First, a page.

“The ones that are really making it easy for the customer and focusing on them will be the winners,” Stacey Widlitz, president of SW Retail Advisors, told CNBC.

As is typical, much of the foot traffic slowed overnight. But Matthew Shay, CEO of the National Retail Federation, said Black Friday would be the “biggest day of the weekend.” Some 137.4 million people were expected to shop over the holiday weekend, with roughly three-fourths of them planning to do so on Black Friday, according to the NRF’s consumer survey. That compares with 21 percent who said they would shop on Thanksgiving Day.

“Overall, we think sales are going to be up, [and] consumers are going to spend more,” Shay said, adding consumers entered the season feeling more confident. That was reflected in strong October sales numbers reported by the Commerce Department, he said.

However, some independent data showed a dip in November spending ahead of Black Friday. That includes information from The NPD Group, which found that dollar sales in the second week of November — election week — fell 8 percent over the prior year. That data was based off sales in apparel, toys, technology, athletic footwear and prestige fragrances.

Black Friday deals have been seeping into turkey time for the past several years. The trend took off en masse back in 2013, when Macy’s, Best Buy and J.C. Penney joined the likes of Target and Toys R Us in opening their stores after Thanksgiving dinner.

That movement has since accelerated, with retailers inching their start times earlier each year. This season, however, many retailers stuck with their prior-year plans, signaling what Jefferies analyst Daniel Binder said could be a “ceasefire” in the “arms race” to open earlier.

Other retailers and property owners changed their tack this season, partly in hopes of bringing some excitement back to Black Friday. That includes CBL & Associates, which closed nearly all of its 89 shopping centers until 6 a.m. Black Friday. At the Mall of America, all but three of its more than 520 stores — Macy’s, Sears and the Crayola Experience — stayed dark.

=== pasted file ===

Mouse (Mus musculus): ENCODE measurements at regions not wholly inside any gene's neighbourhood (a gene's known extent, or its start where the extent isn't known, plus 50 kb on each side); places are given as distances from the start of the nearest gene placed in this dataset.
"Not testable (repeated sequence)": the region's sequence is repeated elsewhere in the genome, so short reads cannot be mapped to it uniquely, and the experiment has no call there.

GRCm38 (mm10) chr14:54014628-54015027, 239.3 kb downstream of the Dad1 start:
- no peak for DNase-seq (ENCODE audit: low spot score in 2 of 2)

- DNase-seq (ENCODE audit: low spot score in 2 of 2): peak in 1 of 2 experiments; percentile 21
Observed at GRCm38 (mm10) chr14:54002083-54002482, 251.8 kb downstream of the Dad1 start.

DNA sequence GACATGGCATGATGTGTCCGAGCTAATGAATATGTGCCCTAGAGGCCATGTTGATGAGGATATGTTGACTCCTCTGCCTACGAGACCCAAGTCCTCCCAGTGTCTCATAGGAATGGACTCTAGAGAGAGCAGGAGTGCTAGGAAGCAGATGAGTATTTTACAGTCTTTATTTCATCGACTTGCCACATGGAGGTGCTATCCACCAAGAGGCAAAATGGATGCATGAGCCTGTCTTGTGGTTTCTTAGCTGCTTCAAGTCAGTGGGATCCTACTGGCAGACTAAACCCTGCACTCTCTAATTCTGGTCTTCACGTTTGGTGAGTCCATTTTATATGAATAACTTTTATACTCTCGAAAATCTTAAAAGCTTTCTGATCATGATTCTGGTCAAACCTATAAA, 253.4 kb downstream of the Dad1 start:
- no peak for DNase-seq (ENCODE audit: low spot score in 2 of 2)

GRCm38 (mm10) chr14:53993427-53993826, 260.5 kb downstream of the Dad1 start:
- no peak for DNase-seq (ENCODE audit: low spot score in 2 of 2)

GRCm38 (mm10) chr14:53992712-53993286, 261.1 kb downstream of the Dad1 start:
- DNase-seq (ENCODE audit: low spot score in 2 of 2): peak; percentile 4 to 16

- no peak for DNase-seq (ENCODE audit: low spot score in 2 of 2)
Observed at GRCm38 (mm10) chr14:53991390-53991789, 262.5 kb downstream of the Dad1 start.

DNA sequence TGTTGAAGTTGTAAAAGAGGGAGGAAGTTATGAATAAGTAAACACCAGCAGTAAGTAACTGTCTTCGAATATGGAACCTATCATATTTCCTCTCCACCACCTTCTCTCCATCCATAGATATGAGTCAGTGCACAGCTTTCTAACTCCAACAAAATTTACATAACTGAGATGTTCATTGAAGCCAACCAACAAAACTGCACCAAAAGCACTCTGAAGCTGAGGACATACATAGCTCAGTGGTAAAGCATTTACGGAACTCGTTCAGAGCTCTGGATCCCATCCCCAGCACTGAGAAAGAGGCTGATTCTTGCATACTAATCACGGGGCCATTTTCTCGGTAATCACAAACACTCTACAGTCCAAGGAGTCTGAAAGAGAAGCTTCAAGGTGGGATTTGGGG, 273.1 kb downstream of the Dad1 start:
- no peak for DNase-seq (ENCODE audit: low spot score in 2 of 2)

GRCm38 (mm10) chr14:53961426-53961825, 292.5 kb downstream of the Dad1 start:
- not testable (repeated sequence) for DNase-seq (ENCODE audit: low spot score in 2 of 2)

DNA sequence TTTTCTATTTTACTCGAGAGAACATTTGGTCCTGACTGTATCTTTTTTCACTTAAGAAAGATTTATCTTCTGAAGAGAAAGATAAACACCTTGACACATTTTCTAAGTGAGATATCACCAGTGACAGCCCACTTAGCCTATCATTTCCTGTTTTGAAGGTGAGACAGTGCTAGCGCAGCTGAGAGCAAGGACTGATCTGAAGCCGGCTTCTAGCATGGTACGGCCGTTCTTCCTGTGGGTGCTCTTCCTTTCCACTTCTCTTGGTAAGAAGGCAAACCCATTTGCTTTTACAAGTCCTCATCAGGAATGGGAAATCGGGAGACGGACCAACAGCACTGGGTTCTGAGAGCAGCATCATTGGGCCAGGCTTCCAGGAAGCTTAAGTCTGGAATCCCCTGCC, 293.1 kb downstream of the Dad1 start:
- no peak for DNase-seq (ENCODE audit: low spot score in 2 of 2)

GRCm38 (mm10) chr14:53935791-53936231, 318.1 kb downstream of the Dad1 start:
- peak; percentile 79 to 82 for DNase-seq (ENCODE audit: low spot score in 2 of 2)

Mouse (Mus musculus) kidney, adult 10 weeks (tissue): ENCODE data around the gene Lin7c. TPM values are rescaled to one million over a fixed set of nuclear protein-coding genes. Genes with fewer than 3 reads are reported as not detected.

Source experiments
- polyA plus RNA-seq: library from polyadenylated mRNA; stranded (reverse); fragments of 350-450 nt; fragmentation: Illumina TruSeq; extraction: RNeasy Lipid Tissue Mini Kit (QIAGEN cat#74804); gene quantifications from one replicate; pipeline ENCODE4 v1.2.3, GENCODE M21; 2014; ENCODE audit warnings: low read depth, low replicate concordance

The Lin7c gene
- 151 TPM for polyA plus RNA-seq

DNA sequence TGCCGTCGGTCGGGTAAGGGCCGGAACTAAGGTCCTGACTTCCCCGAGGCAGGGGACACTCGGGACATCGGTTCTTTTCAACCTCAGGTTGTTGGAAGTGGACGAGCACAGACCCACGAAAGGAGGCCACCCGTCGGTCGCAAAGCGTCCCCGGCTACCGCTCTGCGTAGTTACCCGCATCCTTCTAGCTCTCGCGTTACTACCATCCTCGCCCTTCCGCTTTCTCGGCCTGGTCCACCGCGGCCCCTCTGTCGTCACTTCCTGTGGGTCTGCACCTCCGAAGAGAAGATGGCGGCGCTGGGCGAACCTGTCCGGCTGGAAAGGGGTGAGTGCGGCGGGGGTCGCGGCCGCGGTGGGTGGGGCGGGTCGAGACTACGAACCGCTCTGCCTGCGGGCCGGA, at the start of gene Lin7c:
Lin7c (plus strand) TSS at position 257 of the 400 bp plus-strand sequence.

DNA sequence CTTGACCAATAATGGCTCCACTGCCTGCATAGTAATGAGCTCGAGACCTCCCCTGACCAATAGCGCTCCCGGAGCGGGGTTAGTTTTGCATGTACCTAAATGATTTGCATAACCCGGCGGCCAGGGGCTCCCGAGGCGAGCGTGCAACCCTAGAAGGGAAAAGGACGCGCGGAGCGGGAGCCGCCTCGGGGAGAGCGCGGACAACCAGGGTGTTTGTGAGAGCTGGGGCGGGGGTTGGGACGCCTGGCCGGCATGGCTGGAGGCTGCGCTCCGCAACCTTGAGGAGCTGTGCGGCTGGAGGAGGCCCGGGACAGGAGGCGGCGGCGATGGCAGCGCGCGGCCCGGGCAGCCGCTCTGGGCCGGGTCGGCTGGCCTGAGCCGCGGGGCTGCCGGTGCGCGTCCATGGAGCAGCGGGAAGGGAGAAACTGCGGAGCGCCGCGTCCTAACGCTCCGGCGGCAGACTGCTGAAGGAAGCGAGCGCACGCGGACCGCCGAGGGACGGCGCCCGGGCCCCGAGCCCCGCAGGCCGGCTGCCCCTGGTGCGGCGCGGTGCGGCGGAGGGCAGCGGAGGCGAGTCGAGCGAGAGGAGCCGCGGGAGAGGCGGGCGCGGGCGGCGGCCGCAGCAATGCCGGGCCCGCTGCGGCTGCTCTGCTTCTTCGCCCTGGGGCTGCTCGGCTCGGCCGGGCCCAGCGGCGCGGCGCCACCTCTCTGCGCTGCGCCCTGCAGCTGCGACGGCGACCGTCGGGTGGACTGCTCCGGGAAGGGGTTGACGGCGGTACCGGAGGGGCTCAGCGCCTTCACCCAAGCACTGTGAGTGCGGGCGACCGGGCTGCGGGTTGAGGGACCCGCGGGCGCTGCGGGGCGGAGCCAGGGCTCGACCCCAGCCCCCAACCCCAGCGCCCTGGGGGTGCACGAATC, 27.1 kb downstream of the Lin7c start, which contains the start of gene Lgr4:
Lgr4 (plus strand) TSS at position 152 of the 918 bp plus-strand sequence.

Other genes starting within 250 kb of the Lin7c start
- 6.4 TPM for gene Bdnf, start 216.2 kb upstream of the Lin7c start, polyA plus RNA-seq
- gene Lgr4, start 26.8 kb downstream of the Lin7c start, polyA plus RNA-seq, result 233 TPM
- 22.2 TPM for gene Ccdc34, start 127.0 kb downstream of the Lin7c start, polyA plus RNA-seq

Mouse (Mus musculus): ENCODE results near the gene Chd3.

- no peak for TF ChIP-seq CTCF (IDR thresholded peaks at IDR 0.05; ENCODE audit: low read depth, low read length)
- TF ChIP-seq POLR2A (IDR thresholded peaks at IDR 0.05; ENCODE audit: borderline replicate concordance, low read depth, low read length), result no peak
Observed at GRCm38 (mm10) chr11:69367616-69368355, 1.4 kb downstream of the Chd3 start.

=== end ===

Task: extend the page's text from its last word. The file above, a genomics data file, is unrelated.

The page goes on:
“Black Friday historically has been such a great shopping day,” CBL CEO Stephen Lebovitz told CNBC last month. “It’s lost its luster because we’ve diluted it. … We want to bring back Black Friday and make it fun.”

The industry is torn on whether Thanksgiving store hours are worth the trouble for retailers, who incur additional payroll expenses when they opt in. In CBL’s case, its tenants’ sales were simply being spread out, Lebovitz said.

However, analysts generally agree that for retailers who have customers that are more price-sensitive, it makes sense to stay open. That’s because many shoppers choose to spend on either Thanksgiving or Black Friday — meaning if a store is closed on Thursday, they’re likely to head to a competitor instead.

Further depressing store traffic on Black Friday is shoppers’ growing tendency to search for deals on the web. According to a prediction by Adobe Digital Insights, which measures 80 percent of all transactions from the top 100 U.S. retailers, online sales on Thanksgiving and Black Friday are expected to grow 15.6 percent and 11.3 percent, respectively.

Sales typically get off to a strong start when a retailer first opens its doors, then taper off as the night goes on. Traffic tends to pick up again early in the morning on Black Friday. Yet with consumers doing more shopping online, and with deals starting earlier in the season, it can be tough to gauge the success of a season during the spread-out sales event.

“Today’s really the first step in the battle,” Kevin Quigg, chief strategist at ACSI Funds, told CNBC. “The war is the entirety of the holiday season.”